(1) Shipper will notify NS when loading of equipment is completed and ready for movement or when loaded equipment is made empty and ready for release to NS. Unless otherwise mutually agreed upon by Shipper and NS, Shipper shall prepare and both parties shall execute the transportation documents to cover the line haul transportation service requested by Shipper. Shipper shall provide instructions for the transportation services requested for the shipment. NS will arrange for transportation and delivery in accordance with instructions shown on the bill of lading, which instructions shall be governed by these Conditions of Carriage.
Under Rule 290, entitled "Loss of and Damage to Shipments", the Conditions provide, under section (1)(a), "Unless modified in a transportation contract or a general or customer specific rate quotation, NS will assume liability for loss and damage under the terms of 49 U.S.C. § 11706 and the terms of the Uniform bill of Lading as specified in Rule 150 herein." Id., at page 8.
TransLink subsequently issued a "Bill of Lading" covering the rail carriage in question (Exhibit 7 to Scott deposition). Scott testified that TransLink prepared the bill of lading and provided it to Norfolk Southern. (Scott Depo., page 27.) The bill of lading included a declaration of value for the transformer of $1,712,440.00, which Mr. Scott testified that he inserted on the bill of lading to alert Norfolk Southern that this was a "high value load." (Scott Depo,, p. 49.) Scott considered this shipment to be a high value load because it was "over a million dollars in value." Id. Scott testified that Norfolk Southern charged a "Heavy Duty Use" charge, which was a charge for the use of a heavy duty railcar and to have the railroad pre-clear the shipment. (Scott Depo., p. 46).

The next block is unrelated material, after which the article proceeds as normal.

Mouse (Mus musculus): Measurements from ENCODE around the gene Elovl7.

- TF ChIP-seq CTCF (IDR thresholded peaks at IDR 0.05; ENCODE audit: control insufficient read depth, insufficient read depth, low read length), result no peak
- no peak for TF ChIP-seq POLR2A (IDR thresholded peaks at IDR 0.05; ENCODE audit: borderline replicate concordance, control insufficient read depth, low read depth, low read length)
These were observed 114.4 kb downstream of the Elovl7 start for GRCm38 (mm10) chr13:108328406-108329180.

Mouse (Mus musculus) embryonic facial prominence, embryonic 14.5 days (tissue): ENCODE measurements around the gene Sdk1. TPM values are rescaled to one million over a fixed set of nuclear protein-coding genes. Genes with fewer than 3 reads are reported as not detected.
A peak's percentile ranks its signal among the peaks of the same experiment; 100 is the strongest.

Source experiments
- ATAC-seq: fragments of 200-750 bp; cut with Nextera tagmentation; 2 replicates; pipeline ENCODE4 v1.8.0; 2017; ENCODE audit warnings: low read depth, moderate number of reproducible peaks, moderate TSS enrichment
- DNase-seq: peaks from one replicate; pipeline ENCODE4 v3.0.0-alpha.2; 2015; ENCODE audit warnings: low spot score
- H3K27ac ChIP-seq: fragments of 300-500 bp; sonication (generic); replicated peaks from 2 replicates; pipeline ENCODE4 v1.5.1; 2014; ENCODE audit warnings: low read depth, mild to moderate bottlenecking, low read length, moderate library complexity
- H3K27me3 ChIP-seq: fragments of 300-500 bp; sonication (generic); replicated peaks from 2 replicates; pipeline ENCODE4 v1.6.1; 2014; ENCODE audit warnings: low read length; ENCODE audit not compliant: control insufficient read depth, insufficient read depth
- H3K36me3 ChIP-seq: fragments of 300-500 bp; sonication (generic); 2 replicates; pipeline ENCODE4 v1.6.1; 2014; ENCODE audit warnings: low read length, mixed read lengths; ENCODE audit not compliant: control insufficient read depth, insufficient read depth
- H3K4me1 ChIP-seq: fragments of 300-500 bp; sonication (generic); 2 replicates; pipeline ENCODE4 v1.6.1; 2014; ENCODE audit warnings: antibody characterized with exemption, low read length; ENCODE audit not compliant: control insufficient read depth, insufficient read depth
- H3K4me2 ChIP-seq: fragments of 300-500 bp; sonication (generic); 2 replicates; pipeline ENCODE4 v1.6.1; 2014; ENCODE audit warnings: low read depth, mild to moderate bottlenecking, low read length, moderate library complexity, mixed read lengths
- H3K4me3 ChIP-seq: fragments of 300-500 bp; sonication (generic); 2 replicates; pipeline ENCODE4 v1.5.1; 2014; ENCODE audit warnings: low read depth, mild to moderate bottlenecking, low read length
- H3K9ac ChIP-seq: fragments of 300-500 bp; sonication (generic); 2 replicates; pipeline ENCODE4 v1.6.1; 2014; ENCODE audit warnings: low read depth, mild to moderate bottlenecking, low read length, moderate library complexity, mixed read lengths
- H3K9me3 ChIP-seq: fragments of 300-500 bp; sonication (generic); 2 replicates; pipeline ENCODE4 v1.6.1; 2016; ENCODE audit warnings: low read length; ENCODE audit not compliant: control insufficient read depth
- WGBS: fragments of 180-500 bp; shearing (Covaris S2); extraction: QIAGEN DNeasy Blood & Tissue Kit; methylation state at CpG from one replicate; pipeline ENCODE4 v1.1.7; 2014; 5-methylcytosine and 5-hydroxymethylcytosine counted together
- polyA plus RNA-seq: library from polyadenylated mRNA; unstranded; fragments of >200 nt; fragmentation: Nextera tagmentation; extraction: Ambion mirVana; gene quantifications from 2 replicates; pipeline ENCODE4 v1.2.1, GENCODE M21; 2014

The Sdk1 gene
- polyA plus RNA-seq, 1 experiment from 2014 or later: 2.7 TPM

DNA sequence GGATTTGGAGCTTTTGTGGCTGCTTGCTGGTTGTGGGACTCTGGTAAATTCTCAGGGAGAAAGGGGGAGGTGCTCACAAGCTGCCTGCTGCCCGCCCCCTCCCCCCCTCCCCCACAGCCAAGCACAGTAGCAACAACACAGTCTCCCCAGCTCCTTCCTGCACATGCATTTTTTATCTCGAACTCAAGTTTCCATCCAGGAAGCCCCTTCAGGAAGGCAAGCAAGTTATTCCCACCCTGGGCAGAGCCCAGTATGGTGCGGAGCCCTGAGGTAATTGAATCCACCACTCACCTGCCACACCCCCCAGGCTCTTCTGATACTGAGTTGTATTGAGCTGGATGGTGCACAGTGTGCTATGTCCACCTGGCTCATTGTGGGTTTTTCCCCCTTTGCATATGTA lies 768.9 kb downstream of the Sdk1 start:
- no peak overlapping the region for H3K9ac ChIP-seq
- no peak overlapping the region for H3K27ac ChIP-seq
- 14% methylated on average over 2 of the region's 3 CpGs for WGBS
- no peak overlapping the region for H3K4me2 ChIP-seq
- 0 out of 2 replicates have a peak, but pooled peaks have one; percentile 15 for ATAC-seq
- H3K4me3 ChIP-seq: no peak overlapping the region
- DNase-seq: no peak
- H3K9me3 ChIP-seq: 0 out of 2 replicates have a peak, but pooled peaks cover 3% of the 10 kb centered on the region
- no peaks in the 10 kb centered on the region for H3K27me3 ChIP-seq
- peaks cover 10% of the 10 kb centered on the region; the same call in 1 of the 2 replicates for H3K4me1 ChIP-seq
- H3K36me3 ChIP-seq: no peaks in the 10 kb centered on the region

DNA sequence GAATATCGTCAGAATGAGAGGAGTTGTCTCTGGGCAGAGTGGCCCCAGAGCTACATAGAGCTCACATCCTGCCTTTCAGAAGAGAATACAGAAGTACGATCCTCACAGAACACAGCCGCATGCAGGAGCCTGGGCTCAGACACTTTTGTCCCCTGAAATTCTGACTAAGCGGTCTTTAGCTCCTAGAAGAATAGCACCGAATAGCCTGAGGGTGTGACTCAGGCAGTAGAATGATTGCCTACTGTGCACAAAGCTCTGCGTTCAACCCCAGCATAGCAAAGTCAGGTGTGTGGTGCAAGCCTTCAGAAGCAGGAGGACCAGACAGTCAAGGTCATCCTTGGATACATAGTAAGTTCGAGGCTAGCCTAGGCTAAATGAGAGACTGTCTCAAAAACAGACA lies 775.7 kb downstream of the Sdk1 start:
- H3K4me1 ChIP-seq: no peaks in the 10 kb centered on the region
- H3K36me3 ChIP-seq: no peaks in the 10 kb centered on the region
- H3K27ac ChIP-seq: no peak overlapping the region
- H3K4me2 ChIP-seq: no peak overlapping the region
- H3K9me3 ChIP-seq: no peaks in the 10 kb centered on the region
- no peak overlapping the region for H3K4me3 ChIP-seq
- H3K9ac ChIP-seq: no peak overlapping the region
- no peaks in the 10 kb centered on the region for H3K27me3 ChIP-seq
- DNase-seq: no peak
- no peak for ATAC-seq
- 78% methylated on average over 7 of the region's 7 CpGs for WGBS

The Bill of Lading referenced NS Rate Authority NSRQ63768 and states: "HIGH VALUE LOAD***HIGH/WIDE EXTREME DIMENSIONS***DO NOT HUMP***DO NOT HUMP***DO NOT HUMP***SHOVE TO REST AT LOW SPEED**RAILCAR'S "B" END MUST ENTER DELIVERY SITE FIRST FOR SPOTTING". The Bill of Lading was signed by Traci L. Young on behalf of TransLink. It also indicates that TransLink is an agent for Land Transportation and that the freight bill should be sent to Land Transportation.
On or about March 23, 2004, TransLink was notified that the subject freight had derailed at the Norfolk Southern Greenville yard and, by written letter of claim dated March 24, 2004, TransLink, on behalf of Alliance, placed Norfolk Southern on notice that the railroad was being held liable for all damage that occurred because of the derailment. (Scott Depo., p. 25 and Exhibit 16.) Scott signed the claim dated December 22, 2004 on behalf of TransLink for the full value, although he testified at his deposition that he understood the limit of liability to be $100,000. Scott Deposition Exhibit 17.)1